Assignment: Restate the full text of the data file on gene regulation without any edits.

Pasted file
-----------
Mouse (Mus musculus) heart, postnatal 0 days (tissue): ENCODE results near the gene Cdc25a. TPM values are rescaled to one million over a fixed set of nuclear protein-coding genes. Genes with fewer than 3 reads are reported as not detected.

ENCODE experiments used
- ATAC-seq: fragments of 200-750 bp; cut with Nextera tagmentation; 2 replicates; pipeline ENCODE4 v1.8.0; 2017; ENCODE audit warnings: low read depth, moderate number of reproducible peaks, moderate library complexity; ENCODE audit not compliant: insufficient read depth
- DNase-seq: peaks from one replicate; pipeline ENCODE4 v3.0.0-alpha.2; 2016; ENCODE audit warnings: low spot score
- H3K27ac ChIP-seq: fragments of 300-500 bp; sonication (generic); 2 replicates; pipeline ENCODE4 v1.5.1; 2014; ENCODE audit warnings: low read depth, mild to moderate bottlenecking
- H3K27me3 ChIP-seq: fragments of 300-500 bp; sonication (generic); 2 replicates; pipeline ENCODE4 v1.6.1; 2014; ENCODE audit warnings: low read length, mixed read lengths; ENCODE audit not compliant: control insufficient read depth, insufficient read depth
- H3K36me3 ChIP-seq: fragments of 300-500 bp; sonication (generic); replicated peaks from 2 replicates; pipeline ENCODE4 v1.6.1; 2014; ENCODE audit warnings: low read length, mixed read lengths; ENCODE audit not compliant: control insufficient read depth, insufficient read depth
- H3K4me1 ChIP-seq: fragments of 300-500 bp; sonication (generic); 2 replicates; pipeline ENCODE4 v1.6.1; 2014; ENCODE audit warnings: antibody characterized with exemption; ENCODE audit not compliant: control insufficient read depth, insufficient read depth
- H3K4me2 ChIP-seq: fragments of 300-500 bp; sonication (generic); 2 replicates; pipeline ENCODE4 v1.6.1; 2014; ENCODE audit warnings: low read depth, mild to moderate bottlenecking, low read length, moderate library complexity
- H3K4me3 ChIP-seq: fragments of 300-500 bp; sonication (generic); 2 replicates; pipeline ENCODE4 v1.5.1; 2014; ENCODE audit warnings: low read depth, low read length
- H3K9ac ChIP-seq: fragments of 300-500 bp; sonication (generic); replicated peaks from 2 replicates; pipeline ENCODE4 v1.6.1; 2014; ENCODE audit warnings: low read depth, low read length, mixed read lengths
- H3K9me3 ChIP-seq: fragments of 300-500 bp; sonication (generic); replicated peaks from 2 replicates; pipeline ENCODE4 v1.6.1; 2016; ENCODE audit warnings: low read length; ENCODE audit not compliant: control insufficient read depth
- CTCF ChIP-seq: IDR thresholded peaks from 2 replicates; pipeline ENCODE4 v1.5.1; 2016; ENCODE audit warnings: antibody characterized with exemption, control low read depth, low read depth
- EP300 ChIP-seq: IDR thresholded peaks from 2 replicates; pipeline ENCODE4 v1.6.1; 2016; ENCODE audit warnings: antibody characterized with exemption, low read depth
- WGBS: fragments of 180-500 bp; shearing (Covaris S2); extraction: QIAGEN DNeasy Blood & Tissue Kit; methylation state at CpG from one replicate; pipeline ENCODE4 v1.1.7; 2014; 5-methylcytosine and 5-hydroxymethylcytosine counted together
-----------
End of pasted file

Mouse (Mus musculus) heart, postnatal 0 days (tissue): ENCODE results near the gene Cdc25a. TPM values are rescaled to one million over a fixed set of nuclear protein-coding genes. Genes with fewer than 3 reads are reported as not detected.

ENCODE experiments used
- ATAC-seq: fragments of 200-750 bp; cut with Nextera tagmentation; 2 replicates; pipeline ENCODE4 v1.8.0; 2017; ENCODE audit warnings: low read depth, moderate number of reproducible peaks, moderate library complexity; ENCODE audit not compliant: insufficient read depth
- DNase-seq: peaks from one replicate; pipeline ENCODE4 v3.0.0-alpha.2; 2016; ENCODE audit warnings: low spot score
- H3K27ac ChIP-seq: fragments of 300-500 bp; sonication (generic); 2 replicates; pipeline ENCODE4 v1.5.1; 2014; ENCODE audit warnings: low read depth, mild to moderate bottlenecking
- H3K27me3 ChIP-seq: fragments of 300-500 bp; sonication (generic); 2 replicates; pipeline ENCODE4 v1.6.1; 2014; ENCODE audit warnings: low read length, mixed read lengths; ENCODE audit not compliant: control insufficient read depth, insufficient read depth
- H3K36me3 ChIP-seq: fragments of 300-500 bp; sonication (generic); replicated peaks from 2 replicates; pipeline ENCODE4 v1.6.1; 2014; ENCODE audit warnings: low read length, mixed read lengths; ENCODE audit not compliant: control insufficient read depth, insufficient read depth
- H3K4me1 ChIP-seq: fragments of 300-500 bp; sonication (generic); 2 replicates; pipeline ENCODE4 v1.6.1; 2014; ENCODE audit warnings: antibody characterized with exemption; ENCODE audit not compliant: control insufficient read depth, insufficient read depth
- H3K4me2 ChIP-seq: fragments of 300-500 bp; sonication (generic); 2 replicates; pipeline ENCODE4 v1.6.1; 2014; ENCODE audit warnings: low read depth, mild to moderate bottlenecking, low read length, moderate library complexity
- H3K4me3 ChIP-seq: fragments of 300-500 bp; sonication (generic); 2 replicates; pipeline ENCODE4 v1.5.1; 2014; ENCODE audit warnings: low read depth, low read length
- H3K9ac ChIP-seq: fragments of 300-500 bp; sonication (generic); replicated peaks from 2 replicates; pipeline ENCODE4 v1.6.1; 2014; ENCODE audit warnings: low read depth, low read length, mixed read lengths
- H3K9me3 ChIP-seq: fragments of 300-500 bp; sonication (generic); replicated peaks from 2 replicates; pipeline ENCODE4 v1.6.1; 2016; ENCODE audit warnings: low read length; ENCODE audit not compliant: control insufficient read depth
- CTCF ChIP-seq: IDR thresholded peaks from 2 replicates; pipeline ENCODE4 v1.5.1; 2016; ENCODE audit warnings: antibody characterized with exemption, control low read depth, low read depth
- EP300 ChIP-seq: IDR thresholded peaks from 2 replicates; pipeline ENCODE4 v1.6.1; 2016; ENCODE audit warnings: antibody characterized with exemption, low read depth
- WGBS: fragments of 180-500 bp; shearing (Covaris S2); extraction: QIAGEN DNeasy Blood & Tissue Kit; methylation state at CpG from one replicate; pipeline ENCODE4 v1.1.7; 2014; 5-methylcytosine and 5-hydroxymethylcytosine counted together